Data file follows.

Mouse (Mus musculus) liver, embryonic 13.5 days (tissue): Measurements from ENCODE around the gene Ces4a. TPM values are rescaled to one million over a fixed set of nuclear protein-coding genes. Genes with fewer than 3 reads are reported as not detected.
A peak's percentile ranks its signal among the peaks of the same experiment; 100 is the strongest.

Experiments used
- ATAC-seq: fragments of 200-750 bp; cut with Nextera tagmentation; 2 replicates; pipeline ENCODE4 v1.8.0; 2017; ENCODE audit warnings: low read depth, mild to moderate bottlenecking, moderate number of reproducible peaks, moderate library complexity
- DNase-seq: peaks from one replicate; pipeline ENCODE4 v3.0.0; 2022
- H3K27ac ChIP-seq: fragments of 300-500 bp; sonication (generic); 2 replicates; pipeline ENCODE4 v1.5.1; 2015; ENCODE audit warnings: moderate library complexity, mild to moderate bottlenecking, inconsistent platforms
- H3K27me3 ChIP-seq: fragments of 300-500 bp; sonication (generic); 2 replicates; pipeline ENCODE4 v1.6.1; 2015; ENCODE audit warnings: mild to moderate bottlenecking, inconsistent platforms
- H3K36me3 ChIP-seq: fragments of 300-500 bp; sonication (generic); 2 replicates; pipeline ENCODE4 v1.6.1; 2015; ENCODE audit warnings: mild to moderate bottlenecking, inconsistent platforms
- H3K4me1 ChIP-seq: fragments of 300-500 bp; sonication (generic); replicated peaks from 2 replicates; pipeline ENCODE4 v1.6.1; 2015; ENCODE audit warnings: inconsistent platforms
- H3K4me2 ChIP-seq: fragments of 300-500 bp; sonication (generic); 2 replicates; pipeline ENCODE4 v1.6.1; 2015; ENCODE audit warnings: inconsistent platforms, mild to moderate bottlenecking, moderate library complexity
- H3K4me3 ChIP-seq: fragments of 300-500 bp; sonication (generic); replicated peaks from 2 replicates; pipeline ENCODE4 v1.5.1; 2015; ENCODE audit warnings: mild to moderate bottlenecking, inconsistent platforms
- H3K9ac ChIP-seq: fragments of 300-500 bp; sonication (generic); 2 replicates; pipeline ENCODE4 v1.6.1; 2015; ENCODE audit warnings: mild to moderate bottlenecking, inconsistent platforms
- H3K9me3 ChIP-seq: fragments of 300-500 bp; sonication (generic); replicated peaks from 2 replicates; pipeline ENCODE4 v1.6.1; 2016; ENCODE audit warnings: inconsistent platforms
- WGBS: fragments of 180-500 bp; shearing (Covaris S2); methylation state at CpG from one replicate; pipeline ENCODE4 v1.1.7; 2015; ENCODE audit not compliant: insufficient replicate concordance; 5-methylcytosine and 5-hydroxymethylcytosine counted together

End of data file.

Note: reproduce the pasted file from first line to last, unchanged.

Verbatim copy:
Mouse (Mus musculus) liver, embryonic 13.5 days (tissue): Measurements from ENCODE around the gene Ces4a. TPM values are rescaled to one million over a fixed set of nuclear protein-coding genes. Genes with fewer than 3 reads are reported as not detected.
A peak's percentile ranks its signal among the peaks of the same experiment; 100 is the strongest.

Experiments used
- ATAC-seq: fragments of 200-750 bp; cut with Nextera tagmentation; 2 replicates; pipeline ENCODE4 v1.8.0; 2017; ENCODE audit warnings: low read depth, mild to moderate bottlenecking, moderate number of reproducible peaks, moderate library complexity
- DNase-seq: peaks from one replicate; pipeline ENCODE4 v3.0.0; 2022
- H3K27ac ChIP-seq: fragments of 300-500 bp; sonication (generic); 2 replicates; pipeline ENCODE4 v1.5.1; 2015; ENCODE audit warnings: moderate library complexity, mild to moderate bottlenecking, inconsistent platforms
- H3K27me3 ChIP-seq: fragments of 300-500 bp; sonication (generic); 2 replicates; pipeline ENCODE4 v1.6.1; 2015; ENCODE audit warnings: mild to moderate bottlenecking, inconsistent platforms
- H3K36me3 ChIP-seq: fragments of 300-500 bp; sonication (generic); 2 replicates; pipeline ENCODE4 v1.6.1; 2015; ENCODE audit warnings: mild to moderate bottlenecking, inconsistent platforms
- H3K4me1 ChIP-seq: fragments of 300-500 bp; sonication (generic); replicated peaks from 2 replicates; pipeline ENCODE4 v1.6.1; 2015; ENCODE audit warnings: inconsistent platforms
- H3K4me2 ChIP-seq: fragments of 300-500 bp; sonication (generic); 2 replicates; pipeline ENCODE4 v1.6.1; 2015; ENCODE audit warnings: inconsistent platforms, mild to moderate bottlenecking, moderate library complexity
- H3K4me3 ChIP-seq: fragments of 300-500 bp; sonication (generic); replicated peaks from 2 replicates; pipeline ENCODE4 v1.5.1; 2015; ENCODE audit warnings: mild to moderate bottlenecking, inconsistent platforms
- H3K9ac ChIP-seq: fragments of 300-500 bp; sonication (generic); 2 replicates; pipeline ENCODE4 v1.6.1; 2015; ENCODE audit warnings: mild to moderate bottlenecking, inconsistent platforms
- H3K9me3 ChIP-seq: fragments of 300-500 bp; sonication (generic); replicated peaks from 2 replicates; pipeline ENCODE4 v1.6.1; 2016; ENCODE audit warnings: inconsistent platforms
- WGBS: fragments of 180-500 bp; shearing (Covaris S2); methylation state at CpG from one replicate; pipeline ENCODE4 v1.1.7; 2015; ENCODE audit not compliant: insufficient replicate concordance; 5-methylcytosine and 5-hydroxymethylcytosine counted together